I couldn’t finish the article just like that without paying tribute to two characters in Saroo’s life for whom I have great respect, the Brierley’s. The first thing that comes to our minds when we know a couple adopted a little child is that they can’t have babies. It’s something normal and usual. But the Brierley’s were able to have children themselves, and yet they choose adoption. They thought there are already enough children in the world who need love and care, so they decided to adopt children from poor countries and to give them a caring family and a better-life. On top of that, they didn’t specify any preferences of the adopted child, neither age nor sex, they just wanted to offer help to whoever needed it. For them, even if the adoption of one child could be a drop in the ocean, it could at least make a big difference for this child.

Personally, I’ve never heard before of a young married couple who deprive themselves of having children of their own and choose adoption instead unless they have health issues or psychological problems. Especially if we know that the procedure for formal adoption is very complicated; interviews, document preparations, police checks, etc. Moreover, bringing a child from a completely different background and with probably a painful past, helping him adapt to his new life and taking the risk to endure his bad character and deal with his mental and physical issues, all this requires patience, a huge effort and an exceptional courage.


Wednesday, May 31, 2017

Room - Movie vs Book


When I first saw the movie trailer, it showed a young woman and a long-hair child living in a small room. I couldn’t understand who they are and why they are living there. So even if it stimulated my curiosity, I thought it would be a boring movie, but I decided to watch it anyway.  At my surprise, I found the movie very interesting. Although the story is simple and contains few characters and events, it’s very deep and full of emotions and describes the relationship mother-son in a wonderful and unprecedented way. That’s why, I decided to read the original book to live the experience from the author perspective and understand more what she wants to express.

The book tells the story of a young woman and her son enclosed in a room without windows. The only thing they can see of the outside is the sky through a small skylight in the ceiling. The story is narrated by the little boy who is five years old, and it’s divided into two main parts. The first part describes in details their life inside the room, the environment where they live, their routine, their habits, their feelings and their relationship. The second part focuses on their life outside the room, how they interact with people, how they adapt with the new world and how they deal with the new challenges.

Main Characters
Jack: A 5-year old boy
Ma: Jack's mother.
Old Nick: The kidnapper
Grandpa: Ma’s father
Grandma: Ma’s mother
Leo (Steppa): Ma’s step father
Uncle Paul: Ma’s brother
Deana: Paul’s wife
Bronwyn: Paul’s daughter, Jack’s cousin
Dr. Clay, Dr. Kendrick: Doctors working at the hospital
Noreen: The nurse
Mr. Morris: The lawyer

In this book, the space seems to get wider and time becomes eternity in that small room. For Jack, Room is not like any other room, it’s a big planet where everything has a name, a life, a meaning, a role and a place. He considers Room as Home and he is attached to everything in it. I'm really impressed of the capacity of the author to create a story for every little thing in that room.

Relationship Mother-son
The relationship between the little boy and his mother is unique. It seems like a tale from an imaginary world, but the feelings inside are very deep and realistic. When I started reading the book, I felt a little bored at the beginning, but once I got deeper in the story, I became attached to the two characters; I loved their relationship, their complicity, and their attachment to each other. And although I sympathized with their situation, but I liked the way they live and feel. Especially in the first part, it was hard for me to choose between reading fast to know how they will get out of Room, and reading slowly to enjoy every moment between these two people.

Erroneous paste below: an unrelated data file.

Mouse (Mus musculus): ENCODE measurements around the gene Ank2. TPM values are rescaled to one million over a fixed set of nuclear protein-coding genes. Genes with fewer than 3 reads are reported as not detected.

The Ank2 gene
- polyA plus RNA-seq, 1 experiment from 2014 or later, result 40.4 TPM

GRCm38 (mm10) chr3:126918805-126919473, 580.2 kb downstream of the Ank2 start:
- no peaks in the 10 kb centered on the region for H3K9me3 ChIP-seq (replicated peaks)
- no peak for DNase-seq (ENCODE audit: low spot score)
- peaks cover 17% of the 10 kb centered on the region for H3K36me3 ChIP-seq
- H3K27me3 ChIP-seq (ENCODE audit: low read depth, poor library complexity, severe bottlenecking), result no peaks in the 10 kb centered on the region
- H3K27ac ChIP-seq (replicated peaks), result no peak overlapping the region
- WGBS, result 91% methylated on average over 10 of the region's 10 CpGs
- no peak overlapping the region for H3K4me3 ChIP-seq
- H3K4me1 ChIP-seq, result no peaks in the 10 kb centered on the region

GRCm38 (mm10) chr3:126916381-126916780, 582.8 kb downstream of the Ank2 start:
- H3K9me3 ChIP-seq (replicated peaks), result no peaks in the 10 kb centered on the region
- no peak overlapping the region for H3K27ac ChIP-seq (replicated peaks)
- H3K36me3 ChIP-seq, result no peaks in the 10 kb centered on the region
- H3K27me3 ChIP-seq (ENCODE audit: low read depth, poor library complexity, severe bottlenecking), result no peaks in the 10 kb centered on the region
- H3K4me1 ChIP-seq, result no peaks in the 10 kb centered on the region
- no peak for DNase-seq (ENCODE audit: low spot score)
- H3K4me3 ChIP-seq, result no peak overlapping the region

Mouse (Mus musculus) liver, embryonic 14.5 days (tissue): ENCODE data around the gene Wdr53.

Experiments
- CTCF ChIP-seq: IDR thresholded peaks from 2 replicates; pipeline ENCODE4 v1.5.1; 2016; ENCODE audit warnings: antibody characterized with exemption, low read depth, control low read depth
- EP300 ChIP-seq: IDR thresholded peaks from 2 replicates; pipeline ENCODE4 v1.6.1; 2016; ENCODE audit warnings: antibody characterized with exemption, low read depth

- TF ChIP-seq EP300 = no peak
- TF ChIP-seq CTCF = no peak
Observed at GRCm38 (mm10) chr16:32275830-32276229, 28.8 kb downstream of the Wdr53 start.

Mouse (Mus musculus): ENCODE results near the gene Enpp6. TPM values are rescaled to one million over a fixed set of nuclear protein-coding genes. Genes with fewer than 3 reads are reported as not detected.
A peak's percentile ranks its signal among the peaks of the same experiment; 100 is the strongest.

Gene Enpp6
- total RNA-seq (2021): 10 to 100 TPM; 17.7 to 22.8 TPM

This book taught me a lot about education and changed my perception of things. It made me realize that children can be happy with little and simple things, they don’t always need new clothes, new games, new activities, what they really need is love, care and trust. These things make them hope, fight and survive.
Our children need us to play with them, to sing with them, to create games and activities together based on simple things, and sometimes they just need to sit in our laps or to lie next to each other and stare at the ceiling. They need to feel loved and safe; they just want to be with us.

The story is heartbreakingly beautiful and sweet, especially because it’s told from the perspective of a little boy. Although the way he describes things is naïve, simple and innocent, but it’s still logic and deeply emotional. Jack is like any other child, he is sometimes wise, sometimes annoying, but what’s special about him is the way he understands his mother, the way he trusts her and gives her excuses, the way he deals with her moments of depression and the way he respects sometimes her need for privacy even in this small room.

Another thing I really liked about this book is that the author didn’t choose to make Ma a heroic character. On the contrary, she considered her as a normal mother trying to protect her child, she is not perfect, she makes mistakes, she feels tired and depressed sometimes; she is human after all.

Below some extracts that express these points.
"Ma who lies but doesn't lie, she’s not mean but sometimes she does mean things."
"I don’t have a bath on my own, I just get dressed. There’s hours and hours, hundreds of them. Ma gets up to pee but no talking, with her face all blank. I already put a glass of water beside Bed but she just gets back under Duvet. I hate when she’s Gone, but I like that I get to watch TV all day. I put it on really quiet at first and make it a bit louder at a time. Too much TV might turn me into a zombie but Ma’s like a zombie today and she’s not watching even."